sat 25/05/2024

Prom 26 review: Frang, Power, Deutsche Kammerphilharmonie Bremen, Järvi – fire and air from a crack team | reviews, news & interviews

Prom 26 review: Frang, Power, Deutsche Kammerphilharmonie Bremen, Järvi – fire and air from a crack team

Prom 26 review: Frang, Power, Deutsche Kammerphilharmonie Bremen, Järvi – fire and air from a crack team

Fresh light on old favourites from Mozart and Brahms – and a moving newcomer

Brahms from Bremen: Jarvi and bandJulia Baier

Before reuniting us in high spirits with a pair of much-loved old friends, Mozart's Sinfonia Concertante and Brahms's Second Symphony, the Deutsche Kammerphilharmonie Bremen under Paavo Järvi at the Proms took us into a darker, and

unexpectedly affecting, place. Written for the Australian Chamber Orchestra, Flamma by Järvi’s fellow-Estonian Erkki-Sven Tüür evokes the mysterious, and terrifying, power of fire with a nod to its sacred role in Aboriginal culture.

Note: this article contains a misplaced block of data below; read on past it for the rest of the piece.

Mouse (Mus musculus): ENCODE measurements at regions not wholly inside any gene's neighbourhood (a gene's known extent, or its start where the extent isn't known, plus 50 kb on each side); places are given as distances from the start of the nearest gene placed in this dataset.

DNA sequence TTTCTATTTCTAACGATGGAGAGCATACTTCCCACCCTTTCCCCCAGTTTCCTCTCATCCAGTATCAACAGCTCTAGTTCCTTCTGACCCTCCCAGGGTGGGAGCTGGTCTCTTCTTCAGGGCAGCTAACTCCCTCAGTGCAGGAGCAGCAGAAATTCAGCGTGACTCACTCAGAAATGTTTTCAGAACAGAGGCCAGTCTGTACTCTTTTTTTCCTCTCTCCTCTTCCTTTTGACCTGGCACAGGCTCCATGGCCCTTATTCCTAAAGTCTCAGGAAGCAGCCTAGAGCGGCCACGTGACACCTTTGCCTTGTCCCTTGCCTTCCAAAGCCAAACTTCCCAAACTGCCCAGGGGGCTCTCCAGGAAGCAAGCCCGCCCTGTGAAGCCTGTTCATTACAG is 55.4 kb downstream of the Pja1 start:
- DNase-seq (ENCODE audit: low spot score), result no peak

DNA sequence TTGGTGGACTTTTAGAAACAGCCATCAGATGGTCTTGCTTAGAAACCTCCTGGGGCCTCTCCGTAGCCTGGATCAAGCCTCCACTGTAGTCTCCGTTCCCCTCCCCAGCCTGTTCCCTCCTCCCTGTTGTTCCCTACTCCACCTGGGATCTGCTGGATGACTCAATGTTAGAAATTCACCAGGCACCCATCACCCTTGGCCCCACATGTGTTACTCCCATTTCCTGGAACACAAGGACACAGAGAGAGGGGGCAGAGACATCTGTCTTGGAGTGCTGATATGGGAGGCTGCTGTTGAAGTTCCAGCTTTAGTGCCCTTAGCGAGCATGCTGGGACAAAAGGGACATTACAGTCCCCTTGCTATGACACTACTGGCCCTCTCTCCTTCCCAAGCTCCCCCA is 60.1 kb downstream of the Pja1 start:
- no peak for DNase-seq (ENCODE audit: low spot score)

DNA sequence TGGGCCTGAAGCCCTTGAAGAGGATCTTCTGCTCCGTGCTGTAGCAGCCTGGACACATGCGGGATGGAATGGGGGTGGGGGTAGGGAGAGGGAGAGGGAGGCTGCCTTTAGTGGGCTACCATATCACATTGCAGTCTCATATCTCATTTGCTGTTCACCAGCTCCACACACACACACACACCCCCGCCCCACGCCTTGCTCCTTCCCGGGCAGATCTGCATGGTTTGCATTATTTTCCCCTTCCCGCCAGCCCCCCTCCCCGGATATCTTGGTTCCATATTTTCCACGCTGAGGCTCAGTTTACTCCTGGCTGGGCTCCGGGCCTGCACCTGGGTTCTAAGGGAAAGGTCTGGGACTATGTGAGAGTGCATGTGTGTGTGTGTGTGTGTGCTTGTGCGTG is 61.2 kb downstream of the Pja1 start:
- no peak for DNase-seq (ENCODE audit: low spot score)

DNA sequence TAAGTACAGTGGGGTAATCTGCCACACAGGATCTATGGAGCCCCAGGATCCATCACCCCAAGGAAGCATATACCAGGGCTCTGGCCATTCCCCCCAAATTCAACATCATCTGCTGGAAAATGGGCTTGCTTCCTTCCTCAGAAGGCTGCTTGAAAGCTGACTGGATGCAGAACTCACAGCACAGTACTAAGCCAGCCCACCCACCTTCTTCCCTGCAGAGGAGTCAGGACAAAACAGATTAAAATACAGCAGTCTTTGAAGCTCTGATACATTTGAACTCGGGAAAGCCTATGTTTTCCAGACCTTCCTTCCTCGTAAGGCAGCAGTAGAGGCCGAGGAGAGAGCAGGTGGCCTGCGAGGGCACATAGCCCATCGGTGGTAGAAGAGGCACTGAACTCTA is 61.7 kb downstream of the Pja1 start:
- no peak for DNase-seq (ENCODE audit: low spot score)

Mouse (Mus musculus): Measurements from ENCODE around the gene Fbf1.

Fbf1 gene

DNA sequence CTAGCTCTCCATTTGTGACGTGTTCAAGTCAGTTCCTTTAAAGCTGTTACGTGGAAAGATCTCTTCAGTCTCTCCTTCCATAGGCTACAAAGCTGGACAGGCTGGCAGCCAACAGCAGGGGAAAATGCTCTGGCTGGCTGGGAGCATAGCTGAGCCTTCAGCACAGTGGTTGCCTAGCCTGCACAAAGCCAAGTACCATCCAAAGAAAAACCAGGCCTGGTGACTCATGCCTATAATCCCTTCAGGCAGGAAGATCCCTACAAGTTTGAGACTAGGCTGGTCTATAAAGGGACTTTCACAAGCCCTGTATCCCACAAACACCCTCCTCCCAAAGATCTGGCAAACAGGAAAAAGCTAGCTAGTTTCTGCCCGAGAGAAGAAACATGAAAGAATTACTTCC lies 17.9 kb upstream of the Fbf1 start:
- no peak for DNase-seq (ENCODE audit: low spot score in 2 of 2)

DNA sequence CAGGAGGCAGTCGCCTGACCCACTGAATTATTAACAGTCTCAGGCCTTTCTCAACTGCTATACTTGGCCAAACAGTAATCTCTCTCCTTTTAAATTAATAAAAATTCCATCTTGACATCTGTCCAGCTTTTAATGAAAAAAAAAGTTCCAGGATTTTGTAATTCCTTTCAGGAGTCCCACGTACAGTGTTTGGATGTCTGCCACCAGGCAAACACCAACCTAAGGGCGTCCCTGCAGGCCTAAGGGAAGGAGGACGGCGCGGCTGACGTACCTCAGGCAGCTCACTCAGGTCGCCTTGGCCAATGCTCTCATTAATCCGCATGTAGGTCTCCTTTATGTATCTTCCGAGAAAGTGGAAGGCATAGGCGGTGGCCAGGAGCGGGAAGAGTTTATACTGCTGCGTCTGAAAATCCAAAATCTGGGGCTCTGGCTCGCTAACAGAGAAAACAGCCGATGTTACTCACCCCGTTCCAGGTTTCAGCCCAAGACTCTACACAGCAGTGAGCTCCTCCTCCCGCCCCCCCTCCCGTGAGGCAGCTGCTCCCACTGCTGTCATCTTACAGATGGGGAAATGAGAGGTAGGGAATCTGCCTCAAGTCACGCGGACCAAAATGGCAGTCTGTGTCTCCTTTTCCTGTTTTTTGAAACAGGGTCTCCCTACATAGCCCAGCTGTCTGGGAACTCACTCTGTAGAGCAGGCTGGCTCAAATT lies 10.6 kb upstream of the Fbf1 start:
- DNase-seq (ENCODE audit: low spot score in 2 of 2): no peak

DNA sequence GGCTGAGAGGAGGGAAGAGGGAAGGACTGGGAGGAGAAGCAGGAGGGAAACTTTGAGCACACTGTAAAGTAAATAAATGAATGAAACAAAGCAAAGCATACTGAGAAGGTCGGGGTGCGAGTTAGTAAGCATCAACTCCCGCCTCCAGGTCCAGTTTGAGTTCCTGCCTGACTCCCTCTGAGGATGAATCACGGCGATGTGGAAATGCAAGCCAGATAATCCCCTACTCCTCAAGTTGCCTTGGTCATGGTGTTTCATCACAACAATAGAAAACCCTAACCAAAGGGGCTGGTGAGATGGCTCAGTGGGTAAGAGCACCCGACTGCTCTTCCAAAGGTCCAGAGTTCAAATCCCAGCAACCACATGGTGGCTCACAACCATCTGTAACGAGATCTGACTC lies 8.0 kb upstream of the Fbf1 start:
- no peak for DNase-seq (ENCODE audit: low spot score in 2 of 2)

In June, just on the other side of Kensington from the Royal Albert Hall, Londoners witnessed and felt that power in the most horrific of circumstances. Scored for string orchestra, with the Bremen players uniformly fine as the burden of the argument shifts from one group of instruments to another and the section leaders in turn sculpt uncanny melodies, Flamma unfolds as a kind of orchestral concerto. Its sudden leaps of mood and pace and direction bring the sinister capriciousness of a raging blaze to mind.